While Henry IV Part I is about bluffing, game-playing, lying and acting (in both senses), Part II, while still rife with comic relief, is about life during more serious times. It’s about transition and loss. The war is ratcheting up which means Hal has less time to waste. His true father is in waning health and his surrogate father, the Lord of Misrule, must spend more time on the battlefield, where he has never belonged.

Some great new characters are added into the mix in Part II, including the formidable Lord Chief Justice, played stoic and cool by Jonathan Louis Dent. He has the king’s ear, rides hot on Falstaff’s tail and indirectly forces Hal to choose one of the sides—rule or misrule—that he has been straddling throughout his young life.

In addition to new enemies, Falstaff gets a host of new friends, most notably, Justice Shallow (the very funny Steven Barkhimer) an ancient drinking companion with whom he has “heard the chimes of midnight. Shallow helps Falstaff conscript his battalion of the old and the crippled who cannot pay their way out of service, and he promised a high rank in the new world order to come when Falstaff’s surrogate son achieves the throne.

For his part, Hal stars in one of the most memorable scenes in all of Shakespeare, when he stands by his father’s deathbed and, equivocating all the while, cannot keep his eyes or his hands off of the crown, only to be caught by his father who, not quite dead yet, fears that he is nothing but an obstacle in the eyes of his heir. Hal’s greatest challenge as an orator is to bring his father around to the opposite view during the last moments of his life.

Director Patrick Swanson and Adaptor Robert Walsh naturally take some liberties in staging this challenging two-part epic. One that works, is the decision to cast Bobbie Steinbach as a musical chorus with some original verses that invite us into the world of the play and thank us at it’s conclusion. Steinbeck’s narrator subsumes the role of Rumor, used by Shakespeare to preface Part II.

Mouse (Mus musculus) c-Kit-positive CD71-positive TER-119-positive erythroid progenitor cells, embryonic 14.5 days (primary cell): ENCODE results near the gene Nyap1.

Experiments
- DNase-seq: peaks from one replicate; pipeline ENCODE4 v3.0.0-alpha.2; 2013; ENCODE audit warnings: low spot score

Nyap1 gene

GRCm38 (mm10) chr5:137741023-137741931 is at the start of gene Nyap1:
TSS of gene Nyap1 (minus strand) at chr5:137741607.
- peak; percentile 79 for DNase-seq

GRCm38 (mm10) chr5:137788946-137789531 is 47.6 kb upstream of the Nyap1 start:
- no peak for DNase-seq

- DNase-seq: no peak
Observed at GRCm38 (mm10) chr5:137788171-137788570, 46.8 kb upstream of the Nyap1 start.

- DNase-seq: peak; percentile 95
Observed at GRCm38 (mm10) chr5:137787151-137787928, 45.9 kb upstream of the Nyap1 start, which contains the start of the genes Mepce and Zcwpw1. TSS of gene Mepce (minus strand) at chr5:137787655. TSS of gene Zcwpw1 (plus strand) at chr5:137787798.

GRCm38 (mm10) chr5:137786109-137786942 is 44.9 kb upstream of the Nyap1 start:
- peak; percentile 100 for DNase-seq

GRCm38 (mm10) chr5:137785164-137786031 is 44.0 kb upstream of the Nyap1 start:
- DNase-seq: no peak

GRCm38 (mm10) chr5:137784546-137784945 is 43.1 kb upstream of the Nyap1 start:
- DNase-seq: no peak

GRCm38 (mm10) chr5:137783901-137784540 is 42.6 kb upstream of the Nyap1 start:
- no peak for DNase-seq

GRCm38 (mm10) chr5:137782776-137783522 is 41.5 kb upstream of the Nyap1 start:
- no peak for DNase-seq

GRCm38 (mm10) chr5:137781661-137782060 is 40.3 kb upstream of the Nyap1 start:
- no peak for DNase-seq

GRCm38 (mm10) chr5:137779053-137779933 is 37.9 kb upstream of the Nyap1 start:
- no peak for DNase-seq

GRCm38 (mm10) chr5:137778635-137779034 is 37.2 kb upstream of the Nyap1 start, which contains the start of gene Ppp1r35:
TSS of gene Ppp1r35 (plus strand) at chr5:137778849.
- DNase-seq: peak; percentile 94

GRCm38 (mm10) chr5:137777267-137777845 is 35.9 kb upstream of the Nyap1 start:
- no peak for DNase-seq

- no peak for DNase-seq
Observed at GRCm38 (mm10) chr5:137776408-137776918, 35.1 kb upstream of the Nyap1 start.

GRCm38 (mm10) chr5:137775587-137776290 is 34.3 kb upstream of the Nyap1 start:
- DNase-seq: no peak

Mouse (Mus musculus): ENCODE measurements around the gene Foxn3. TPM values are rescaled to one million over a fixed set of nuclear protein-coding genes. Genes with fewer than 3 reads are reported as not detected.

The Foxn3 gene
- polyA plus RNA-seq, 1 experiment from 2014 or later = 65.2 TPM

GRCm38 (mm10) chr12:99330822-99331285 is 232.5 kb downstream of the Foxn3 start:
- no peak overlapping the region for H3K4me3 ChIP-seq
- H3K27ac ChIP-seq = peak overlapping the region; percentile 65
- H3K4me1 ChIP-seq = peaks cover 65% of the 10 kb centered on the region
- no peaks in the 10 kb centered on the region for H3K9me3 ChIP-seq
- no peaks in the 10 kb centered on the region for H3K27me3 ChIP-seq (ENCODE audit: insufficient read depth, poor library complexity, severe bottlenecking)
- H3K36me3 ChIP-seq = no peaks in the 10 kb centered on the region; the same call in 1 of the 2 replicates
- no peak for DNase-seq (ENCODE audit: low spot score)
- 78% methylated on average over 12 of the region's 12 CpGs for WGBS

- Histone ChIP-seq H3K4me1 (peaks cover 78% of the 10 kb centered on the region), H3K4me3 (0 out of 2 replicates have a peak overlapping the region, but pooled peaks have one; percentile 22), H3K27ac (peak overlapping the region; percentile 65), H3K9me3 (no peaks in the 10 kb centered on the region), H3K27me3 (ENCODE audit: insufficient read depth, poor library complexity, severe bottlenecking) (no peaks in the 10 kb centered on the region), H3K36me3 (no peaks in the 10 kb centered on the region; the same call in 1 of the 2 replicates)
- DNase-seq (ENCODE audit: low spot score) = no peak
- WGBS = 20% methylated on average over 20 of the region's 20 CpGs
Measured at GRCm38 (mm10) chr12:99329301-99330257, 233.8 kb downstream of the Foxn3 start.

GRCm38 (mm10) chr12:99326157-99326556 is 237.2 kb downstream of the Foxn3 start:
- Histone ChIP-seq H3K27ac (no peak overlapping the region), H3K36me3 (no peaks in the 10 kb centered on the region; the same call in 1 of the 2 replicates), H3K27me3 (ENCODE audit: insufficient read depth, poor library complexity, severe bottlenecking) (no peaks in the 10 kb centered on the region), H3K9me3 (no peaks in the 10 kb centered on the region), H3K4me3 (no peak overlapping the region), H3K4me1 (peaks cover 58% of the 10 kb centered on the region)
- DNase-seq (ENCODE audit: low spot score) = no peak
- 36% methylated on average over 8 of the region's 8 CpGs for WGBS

A less helpful choice is that to graft the last scene of “Richard II” (“Henry IV’s” prequel) to the beginning of Part I and the first scene of “Henry V” (Henry IV’s sequel) to the end of Part II. While these are both great scenes and contain much that comments on the action and themes of the Henry IV plays, they turn out to be less impactful when extracted from their original contexts. “Richard II’s” coronation scene works as the culmination of that play’s tension, and the war declaration scene from “Henry V” works best as a provocation to it’s later action. It’s anticlimactic as an ending. More than that though, these plays are simply long enough that they could have used more subtraction and less addition.

In the end though, what matters, what lingers when all the words are spoken and the exits made, are memories of the solemn Bolingbroke, the calculating Hal, the fiery Hotspur, the bombastic and invincibly charming Falstaff and all of the best words and exploits of their cronies and foes. Commit to A.S.P.’s Henry’s and you will gain these rich memories.

“Henry IV Parts I & II: The Coveted Crown” play in Repertory at Fort Point Channel’s Midway Studios through November 21.

About The Author

Jason Rabin is a Blast contributing editor

One Response

  1. Michael Burnet

    Regarding your inference about Allyn Burrows being too old to play Hotspur: Henry Percy was actually about 40 at the Battle of Shrewsbury, not really a “young gallant”. So, as far as historical verisimilitude, they got it right. Plus, Burrows is excellent in the role.


Leave a Reply